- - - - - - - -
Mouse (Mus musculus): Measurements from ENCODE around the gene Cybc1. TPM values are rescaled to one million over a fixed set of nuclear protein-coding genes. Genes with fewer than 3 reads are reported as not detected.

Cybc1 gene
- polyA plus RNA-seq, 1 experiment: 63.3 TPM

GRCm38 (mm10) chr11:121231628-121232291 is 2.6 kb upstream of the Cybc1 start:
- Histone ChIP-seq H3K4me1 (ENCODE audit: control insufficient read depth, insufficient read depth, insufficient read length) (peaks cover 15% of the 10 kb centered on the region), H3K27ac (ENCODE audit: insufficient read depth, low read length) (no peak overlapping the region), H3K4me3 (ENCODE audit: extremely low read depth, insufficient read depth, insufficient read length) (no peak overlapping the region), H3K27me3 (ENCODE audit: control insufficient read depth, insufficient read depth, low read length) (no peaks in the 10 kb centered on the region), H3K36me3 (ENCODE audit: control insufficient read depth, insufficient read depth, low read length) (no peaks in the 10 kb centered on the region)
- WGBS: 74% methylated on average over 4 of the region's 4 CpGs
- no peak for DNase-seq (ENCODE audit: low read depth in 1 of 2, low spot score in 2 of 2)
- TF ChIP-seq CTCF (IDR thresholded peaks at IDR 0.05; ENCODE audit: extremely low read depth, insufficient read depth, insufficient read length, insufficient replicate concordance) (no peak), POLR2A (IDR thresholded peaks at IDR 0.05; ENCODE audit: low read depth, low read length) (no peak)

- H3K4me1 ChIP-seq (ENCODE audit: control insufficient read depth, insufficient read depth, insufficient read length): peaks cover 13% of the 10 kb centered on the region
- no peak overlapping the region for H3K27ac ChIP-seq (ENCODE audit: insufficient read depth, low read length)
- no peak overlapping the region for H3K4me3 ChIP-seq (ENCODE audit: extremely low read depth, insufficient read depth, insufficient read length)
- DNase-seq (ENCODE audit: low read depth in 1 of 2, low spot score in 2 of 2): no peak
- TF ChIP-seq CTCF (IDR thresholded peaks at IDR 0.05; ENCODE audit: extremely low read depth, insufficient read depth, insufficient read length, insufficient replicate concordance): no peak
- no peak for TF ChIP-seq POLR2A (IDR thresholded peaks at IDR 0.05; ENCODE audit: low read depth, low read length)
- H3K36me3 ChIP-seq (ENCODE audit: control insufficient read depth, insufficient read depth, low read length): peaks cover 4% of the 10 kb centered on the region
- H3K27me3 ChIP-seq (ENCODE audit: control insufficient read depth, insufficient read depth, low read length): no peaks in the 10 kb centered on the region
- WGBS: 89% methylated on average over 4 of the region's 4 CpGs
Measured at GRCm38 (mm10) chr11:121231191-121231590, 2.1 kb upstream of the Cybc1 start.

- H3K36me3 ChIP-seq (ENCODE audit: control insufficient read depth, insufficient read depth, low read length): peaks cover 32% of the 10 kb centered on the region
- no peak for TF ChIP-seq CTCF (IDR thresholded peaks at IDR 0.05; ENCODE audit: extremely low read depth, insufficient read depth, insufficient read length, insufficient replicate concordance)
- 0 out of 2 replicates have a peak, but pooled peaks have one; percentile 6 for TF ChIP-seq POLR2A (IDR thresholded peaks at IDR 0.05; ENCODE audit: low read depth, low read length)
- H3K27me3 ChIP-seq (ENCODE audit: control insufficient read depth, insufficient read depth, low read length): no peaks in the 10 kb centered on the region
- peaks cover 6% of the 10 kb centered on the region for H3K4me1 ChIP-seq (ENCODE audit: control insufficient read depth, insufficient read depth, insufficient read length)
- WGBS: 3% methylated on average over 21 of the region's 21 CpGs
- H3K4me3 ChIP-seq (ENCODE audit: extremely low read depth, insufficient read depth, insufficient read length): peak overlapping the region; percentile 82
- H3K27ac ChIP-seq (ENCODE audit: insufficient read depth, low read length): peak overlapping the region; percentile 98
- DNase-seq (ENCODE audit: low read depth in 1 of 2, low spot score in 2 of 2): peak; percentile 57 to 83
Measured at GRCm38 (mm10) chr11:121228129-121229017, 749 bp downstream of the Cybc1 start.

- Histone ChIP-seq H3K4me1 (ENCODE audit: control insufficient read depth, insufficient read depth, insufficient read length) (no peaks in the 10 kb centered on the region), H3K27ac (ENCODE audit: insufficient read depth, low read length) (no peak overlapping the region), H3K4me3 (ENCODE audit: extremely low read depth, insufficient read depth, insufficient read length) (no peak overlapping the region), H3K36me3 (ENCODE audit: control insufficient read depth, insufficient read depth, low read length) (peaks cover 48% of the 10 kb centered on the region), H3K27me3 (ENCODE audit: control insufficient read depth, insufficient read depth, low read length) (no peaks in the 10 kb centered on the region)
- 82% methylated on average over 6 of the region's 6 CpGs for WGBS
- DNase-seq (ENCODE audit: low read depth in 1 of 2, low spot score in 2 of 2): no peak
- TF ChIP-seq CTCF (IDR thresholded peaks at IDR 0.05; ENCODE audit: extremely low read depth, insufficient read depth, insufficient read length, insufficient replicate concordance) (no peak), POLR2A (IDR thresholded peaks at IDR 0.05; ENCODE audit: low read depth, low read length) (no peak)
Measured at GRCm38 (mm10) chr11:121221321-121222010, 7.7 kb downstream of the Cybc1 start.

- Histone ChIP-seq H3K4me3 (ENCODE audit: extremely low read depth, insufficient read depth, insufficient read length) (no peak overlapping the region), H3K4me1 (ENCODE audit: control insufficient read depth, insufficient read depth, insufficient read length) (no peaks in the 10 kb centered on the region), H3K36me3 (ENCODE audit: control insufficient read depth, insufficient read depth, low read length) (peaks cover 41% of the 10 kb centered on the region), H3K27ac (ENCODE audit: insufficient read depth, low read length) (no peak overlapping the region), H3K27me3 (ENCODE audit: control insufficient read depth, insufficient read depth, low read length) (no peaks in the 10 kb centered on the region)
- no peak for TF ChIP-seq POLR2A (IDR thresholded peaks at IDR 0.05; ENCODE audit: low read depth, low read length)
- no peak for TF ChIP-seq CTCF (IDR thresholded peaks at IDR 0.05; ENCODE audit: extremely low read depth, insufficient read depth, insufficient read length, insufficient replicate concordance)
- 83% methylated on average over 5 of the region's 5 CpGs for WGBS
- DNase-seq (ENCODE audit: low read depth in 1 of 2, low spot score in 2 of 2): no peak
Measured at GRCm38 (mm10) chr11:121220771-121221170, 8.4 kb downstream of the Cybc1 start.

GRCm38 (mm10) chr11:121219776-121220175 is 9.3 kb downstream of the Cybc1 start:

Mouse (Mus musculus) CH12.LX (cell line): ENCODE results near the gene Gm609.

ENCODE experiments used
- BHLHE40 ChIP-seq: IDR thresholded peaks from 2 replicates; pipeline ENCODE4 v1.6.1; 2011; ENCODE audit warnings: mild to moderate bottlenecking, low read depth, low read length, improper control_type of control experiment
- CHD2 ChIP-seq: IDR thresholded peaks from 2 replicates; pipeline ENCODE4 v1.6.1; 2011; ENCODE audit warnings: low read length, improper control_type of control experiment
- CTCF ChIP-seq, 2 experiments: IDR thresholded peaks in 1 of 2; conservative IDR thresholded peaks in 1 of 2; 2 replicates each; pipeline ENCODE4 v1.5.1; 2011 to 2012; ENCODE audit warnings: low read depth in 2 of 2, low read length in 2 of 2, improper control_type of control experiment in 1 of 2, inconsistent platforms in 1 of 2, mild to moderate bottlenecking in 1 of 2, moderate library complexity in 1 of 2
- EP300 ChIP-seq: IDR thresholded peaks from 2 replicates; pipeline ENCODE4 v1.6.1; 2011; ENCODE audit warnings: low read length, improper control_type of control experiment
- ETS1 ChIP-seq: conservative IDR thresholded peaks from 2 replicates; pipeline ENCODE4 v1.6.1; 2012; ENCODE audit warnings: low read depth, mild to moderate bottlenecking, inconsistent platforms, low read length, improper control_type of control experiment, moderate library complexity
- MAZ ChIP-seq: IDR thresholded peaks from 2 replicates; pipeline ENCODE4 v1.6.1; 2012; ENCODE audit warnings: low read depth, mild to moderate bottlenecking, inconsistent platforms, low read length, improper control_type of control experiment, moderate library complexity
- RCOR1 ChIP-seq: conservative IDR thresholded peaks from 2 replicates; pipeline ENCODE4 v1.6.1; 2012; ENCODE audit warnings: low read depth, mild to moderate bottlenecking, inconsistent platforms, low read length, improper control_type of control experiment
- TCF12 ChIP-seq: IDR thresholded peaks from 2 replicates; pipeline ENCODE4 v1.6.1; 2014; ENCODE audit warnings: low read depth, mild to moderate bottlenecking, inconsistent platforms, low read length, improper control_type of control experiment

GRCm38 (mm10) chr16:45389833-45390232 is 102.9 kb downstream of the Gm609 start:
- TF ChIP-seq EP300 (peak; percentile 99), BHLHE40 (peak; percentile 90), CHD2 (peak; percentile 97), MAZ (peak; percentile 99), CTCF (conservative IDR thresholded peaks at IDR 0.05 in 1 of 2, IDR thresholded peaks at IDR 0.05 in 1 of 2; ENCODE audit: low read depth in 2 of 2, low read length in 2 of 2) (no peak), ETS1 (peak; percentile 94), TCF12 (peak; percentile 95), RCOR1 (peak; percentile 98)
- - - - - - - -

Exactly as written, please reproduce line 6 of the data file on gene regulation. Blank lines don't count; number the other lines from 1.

- WGBS: 74% methylated on average over 4 of the region's 4 CpGs